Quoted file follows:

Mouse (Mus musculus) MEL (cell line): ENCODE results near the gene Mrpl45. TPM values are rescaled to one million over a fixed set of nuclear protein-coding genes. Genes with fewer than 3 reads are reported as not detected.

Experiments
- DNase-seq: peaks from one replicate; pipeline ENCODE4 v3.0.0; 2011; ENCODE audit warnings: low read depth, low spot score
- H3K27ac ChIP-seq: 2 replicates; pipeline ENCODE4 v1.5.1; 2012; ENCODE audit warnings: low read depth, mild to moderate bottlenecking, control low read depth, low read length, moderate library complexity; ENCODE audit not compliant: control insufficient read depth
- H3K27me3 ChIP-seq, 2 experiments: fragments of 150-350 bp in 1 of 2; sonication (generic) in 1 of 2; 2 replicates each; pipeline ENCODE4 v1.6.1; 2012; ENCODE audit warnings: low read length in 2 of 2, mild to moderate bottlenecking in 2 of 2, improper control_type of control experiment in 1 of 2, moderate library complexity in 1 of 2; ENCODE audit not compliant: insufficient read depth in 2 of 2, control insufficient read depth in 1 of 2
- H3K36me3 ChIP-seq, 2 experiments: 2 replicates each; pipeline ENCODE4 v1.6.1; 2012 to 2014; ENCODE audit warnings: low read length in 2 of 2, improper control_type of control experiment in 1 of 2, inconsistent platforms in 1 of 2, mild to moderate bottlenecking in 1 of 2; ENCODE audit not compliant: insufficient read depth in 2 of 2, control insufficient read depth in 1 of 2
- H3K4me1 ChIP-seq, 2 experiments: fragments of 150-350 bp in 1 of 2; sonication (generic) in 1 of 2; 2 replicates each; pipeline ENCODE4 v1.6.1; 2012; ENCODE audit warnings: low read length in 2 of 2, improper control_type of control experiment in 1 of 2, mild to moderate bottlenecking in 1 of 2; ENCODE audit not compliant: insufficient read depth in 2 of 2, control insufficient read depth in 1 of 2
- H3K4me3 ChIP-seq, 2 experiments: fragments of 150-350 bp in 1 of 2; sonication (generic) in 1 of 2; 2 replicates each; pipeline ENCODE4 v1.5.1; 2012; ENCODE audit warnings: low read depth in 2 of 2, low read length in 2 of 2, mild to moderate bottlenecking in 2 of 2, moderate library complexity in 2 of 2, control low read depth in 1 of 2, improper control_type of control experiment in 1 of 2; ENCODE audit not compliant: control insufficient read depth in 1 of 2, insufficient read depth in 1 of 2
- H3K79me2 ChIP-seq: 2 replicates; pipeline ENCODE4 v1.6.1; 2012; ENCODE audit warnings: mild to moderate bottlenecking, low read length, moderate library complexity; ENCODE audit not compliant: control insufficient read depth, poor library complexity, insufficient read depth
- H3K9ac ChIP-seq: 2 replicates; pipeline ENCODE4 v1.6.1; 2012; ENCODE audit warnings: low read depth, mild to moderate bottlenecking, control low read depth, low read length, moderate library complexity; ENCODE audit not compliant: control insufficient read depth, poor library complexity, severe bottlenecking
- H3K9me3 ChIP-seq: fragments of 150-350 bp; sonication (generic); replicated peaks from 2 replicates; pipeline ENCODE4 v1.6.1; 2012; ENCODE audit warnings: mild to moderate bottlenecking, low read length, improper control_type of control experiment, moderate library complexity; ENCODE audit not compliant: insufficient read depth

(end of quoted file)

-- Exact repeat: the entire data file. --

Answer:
Mouse (Mus musculus) MEL (cell line): ENCODE results near the gene Mrpl45. TPM values are rescaled to one million over a fixed set of nuclear protein-coding genes. Genes with fewer than 3 reads are reported as not detected.

Experiments
- DNase-seq: peaks from one replicate; pipeline ENCODE4 v3.0.0; 2011; ENCODE audit warnings: low read depth, low spot score
- H3K27ac ChIP-seq: 2 replicates; pipeline ENCODE4 v1.5.1; 2012; ENCODE audit warnings: low read depth, mild to moderate bottlenecking, control low read depth, low read length, moderate library complexity; ENCODE audit not compliant: control insufficient read depth
- H3K27me3 ChIP-seq, 2 experiments: fragments of 150-350 bp in 1 of 2; sonication (generic) in 1 of 2; 2 replicates each; pipeline ENCODE4 v1.6.1; 2012; ENCODE audit warnings: low read length in 2 of 2, mild to moderate bottlenecking in 2 of 2, improper control_type of control experiment in 1 of 2, moderate library complexity in 1 of 2; ENCODE audit not compliant: insufficient read depth in 2 of 2, control insufficient read depth in 1 of 2
- H3K36me3 ChIP-seq, 2 experiments: 2 replicates each; pipeline ENCODE4 v1.6.1; 2012 to 2014; ENCODE audit warnings: low read length in 2 of 2, improper control_type of control experiment in 1 of 2, inconsistent platforms in 1 of 2, mild to moderate bottlenecking in 1 of 2; ENCODE audit not compliant: insufficient read depth in 2 of 2, control insufficient read depth in 1 of 2
- H3K4me1 ChIP-seq, 2 experiments: fragments of 150-350 bp in 1 of 2; sonication (generic) in 1 of 2; 2 replicates each; pipeline ENCODE4 v1.6.1; 2012; ENCODE audit warnings: low read length in 2 of 2, improper control_type of control experiment in 1 of 2, mild to moderate bottlenecking in 1 of 2; ENCODE audit not compliant: insufficient read depth in 2 of 2, control insufficient read depth in 1 of 2
- H3K4me3 ChIP-seq, 2 experiments: fragments of 150-350 bp in 1 of 2; sonication (generic) in 1 of 2; 2 replicates each; pipeline ENCODE4 v1.5.1; 2012; ENCODE audit warnings: low read depth in 2 of 2, low read length in 2 of 2, mild to moderate bottlenecking in 2 of 2, moderate library complexity in 2 of 2, control low read depth in 1 of 2, improper control_type of control experiment in 1 of 2; ENCODE audit not compliant: control insufficient read depth in 1 of 2, insufficient read depth in 1 of 2
- H3K79me2 ChIP-seq: 2 replicates; pipeline ENCODE4 v1.6.1; 2012; ENCODE audit warnings: mild to moderate bottlenecking, low read length, moderate library complexity; ENCODE audit not compliant: control insufficient read depth, poor library complexity, insufficient read depth
- H3K9ac ChIP-seq: 2 replicates; pipeline ENCODE4 v1.6.1; 2012; ENCODE audit warnings: low read depth, mild to moderate bottlenecking, control low read depth, low read length, moderate library complexity; ENCODE audit not compliant: control insufficient read depth, poor library complexity, severe bottlenecking
- H3K9me3 ChIP-seq: fragments of 150-350 bp; sonication (generic); replicated peaks from 2 replicates; pipeline ENCODE4 v1.6.1; 2012; ENCODE audit warnings: mild to moderate bottlenecking, low read length, improper control_type of control experiment, moderate library complexity; ENCODE audit not compliant: insufficient read depth